Informal contractions.

This page lists some common informal contractions in spoken English. Contractions are shortened forms of words or phrases. For example sentences and songs. Vocabulary for ESL learners and teachers.

Informal contractions are abbreviations for other words that people use casually. They're not exactly slang, but they're close. 

For instance, "going to" is a contraction of "going to." Going to can sound like going to if you say it too quickly and without carefully pronouncing each word.


Some common informal contractions are listed below, along with example sentences. Please keep in mind that the example sentences may be a little phoney because when we use a contraction, we may also use other contractions in the same sentence, or we may even drop some words entirely. As an example:

  • What are you going to do? →
  • Whatcha going to do? →
  • Whatcha gonna do?


  • Do you want a beer?
  • Do you wanna beer?
  • D'you wanna beer?
  • D'ya wanna beer?
  • Ya wanna beer?
  • Wanna beer?

ain't = am not/are not/is not

I ain't sure.

You ain't my boss.

ain't = has not/have not

I ain't done it.

She ain't finished yet.

gimme = give me

Gimme your money.

Don't gimme that rubbish.

Can you gimme a hand?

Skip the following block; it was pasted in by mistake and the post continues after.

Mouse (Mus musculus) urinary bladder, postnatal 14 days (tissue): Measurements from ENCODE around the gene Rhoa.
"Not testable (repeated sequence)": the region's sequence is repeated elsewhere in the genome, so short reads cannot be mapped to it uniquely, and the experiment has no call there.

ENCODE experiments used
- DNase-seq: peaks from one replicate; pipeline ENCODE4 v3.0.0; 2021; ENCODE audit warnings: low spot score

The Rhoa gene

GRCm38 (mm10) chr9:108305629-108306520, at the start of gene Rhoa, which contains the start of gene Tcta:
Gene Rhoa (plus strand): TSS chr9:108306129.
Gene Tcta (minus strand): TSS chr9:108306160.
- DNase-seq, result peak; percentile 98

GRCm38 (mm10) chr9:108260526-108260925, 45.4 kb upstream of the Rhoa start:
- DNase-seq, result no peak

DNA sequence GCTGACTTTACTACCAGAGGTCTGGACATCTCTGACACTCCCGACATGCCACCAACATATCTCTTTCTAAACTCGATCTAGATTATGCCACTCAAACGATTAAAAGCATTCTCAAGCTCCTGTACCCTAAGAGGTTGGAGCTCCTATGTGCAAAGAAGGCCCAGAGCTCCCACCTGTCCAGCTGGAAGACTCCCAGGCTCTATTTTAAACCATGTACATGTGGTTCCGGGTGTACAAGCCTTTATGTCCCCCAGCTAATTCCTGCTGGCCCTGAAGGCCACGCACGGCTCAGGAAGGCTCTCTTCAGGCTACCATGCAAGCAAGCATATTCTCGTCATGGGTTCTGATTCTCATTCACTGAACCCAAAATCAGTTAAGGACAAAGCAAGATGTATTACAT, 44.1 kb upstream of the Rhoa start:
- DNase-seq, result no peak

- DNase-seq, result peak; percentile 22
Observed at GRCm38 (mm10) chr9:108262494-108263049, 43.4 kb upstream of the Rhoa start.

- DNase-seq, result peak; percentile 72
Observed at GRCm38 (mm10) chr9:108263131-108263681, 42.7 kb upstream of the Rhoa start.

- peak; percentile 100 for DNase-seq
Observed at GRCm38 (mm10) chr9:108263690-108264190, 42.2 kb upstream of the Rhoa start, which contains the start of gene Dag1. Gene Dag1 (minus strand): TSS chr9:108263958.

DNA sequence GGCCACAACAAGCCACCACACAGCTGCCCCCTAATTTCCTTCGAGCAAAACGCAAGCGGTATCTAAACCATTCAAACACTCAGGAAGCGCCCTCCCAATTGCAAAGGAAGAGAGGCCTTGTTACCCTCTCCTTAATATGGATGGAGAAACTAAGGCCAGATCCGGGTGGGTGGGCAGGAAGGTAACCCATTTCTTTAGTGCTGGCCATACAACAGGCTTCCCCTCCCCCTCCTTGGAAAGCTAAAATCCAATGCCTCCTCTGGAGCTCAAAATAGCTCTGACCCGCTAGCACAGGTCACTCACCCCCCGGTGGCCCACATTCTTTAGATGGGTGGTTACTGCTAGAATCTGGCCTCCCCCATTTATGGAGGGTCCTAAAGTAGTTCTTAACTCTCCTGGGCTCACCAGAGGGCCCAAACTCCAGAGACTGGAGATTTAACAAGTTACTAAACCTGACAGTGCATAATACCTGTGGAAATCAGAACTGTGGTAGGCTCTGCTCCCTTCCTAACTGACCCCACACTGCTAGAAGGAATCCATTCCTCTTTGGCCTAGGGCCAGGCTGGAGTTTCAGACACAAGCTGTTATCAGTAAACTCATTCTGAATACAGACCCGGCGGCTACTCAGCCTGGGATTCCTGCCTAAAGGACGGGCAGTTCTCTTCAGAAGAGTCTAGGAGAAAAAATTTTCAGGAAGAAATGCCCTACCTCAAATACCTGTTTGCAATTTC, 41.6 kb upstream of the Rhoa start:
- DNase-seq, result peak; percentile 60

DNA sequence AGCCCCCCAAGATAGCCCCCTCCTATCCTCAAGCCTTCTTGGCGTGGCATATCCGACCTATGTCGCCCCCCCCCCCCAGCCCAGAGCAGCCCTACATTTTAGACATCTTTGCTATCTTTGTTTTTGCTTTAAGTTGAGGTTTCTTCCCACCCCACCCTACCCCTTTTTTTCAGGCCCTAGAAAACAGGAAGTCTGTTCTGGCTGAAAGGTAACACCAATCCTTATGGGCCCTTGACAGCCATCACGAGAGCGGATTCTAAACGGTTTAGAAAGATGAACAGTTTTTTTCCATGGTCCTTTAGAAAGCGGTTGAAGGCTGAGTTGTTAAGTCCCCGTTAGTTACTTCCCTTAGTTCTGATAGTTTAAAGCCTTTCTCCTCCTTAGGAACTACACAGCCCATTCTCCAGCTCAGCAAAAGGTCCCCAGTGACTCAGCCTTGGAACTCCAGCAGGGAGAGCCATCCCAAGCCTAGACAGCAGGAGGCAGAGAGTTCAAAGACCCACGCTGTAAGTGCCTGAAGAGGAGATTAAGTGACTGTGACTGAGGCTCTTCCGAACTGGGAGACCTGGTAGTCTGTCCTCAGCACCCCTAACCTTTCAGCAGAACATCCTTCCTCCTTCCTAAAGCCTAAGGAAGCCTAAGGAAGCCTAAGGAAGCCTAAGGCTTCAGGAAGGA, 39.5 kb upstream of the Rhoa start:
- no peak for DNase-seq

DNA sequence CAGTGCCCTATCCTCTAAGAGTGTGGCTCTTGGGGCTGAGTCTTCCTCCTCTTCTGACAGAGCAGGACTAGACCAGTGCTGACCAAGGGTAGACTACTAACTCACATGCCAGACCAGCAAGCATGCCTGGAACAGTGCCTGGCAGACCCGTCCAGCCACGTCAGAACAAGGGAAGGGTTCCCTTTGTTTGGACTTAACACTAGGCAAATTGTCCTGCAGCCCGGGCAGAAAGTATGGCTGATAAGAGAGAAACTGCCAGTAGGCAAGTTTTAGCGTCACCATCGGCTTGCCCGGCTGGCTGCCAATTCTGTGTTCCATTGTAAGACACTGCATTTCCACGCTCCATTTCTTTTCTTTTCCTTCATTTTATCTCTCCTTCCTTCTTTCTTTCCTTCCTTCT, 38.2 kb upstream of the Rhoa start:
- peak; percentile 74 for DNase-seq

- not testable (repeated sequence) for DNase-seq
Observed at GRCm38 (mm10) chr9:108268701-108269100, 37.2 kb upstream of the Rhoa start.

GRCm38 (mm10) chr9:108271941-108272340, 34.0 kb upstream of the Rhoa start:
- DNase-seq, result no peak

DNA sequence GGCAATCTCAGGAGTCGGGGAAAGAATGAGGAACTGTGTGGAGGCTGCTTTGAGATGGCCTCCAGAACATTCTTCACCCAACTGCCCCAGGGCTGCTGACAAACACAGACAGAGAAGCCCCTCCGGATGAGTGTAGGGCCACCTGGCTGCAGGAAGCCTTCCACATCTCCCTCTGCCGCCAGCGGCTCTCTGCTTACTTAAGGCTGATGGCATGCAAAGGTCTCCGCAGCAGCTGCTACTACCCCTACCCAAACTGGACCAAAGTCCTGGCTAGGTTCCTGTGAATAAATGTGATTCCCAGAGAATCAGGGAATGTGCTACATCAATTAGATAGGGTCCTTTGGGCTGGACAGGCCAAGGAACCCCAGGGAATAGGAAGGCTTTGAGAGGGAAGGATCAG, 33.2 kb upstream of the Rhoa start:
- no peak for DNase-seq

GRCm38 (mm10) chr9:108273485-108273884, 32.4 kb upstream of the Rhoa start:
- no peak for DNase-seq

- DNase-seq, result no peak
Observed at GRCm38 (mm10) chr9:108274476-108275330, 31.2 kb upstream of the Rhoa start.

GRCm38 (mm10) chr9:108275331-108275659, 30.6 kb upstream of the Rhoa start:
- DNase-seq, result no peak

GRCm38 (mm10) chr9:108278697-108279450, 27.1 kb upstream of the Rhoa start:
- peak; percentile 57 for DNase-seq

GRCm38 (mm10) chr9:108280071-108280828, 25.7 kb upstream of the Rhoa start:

gonna = going to

Nothing's gonna change my love for you.

I'm not gonna tell you.

What are you gonna do?

gotta = (have) got a

I've gotta gun.

I gotta gun.

She hasn't gotta penny.

Have you gotta car?

gotta = (have) got to

I've gotta go now.

I gotta go now.

We haven't gotta do that.

Have they gotta work?

kinda = kind of

She's kinda cute.

lemme = let me

Lemme go!

wanna = want to

I wanna go home.

wanna = want a

I wanna coffee.

whatcha = what are you

Whatcha going to do?

whatcha= what have you

Whatcha got there?

ya = you

Who saw ya?


Please keep in mind that these are colloquial contractions. That is, we do not use them in "correct" speech, and they are almost never used in writing. (If you see them written, such as in a comic strip, it's because the written words represent the spoken words or dialogue.) We normally use them only when speaking quickly and casually, such as with friends. Some people never use them, even in casual conversation.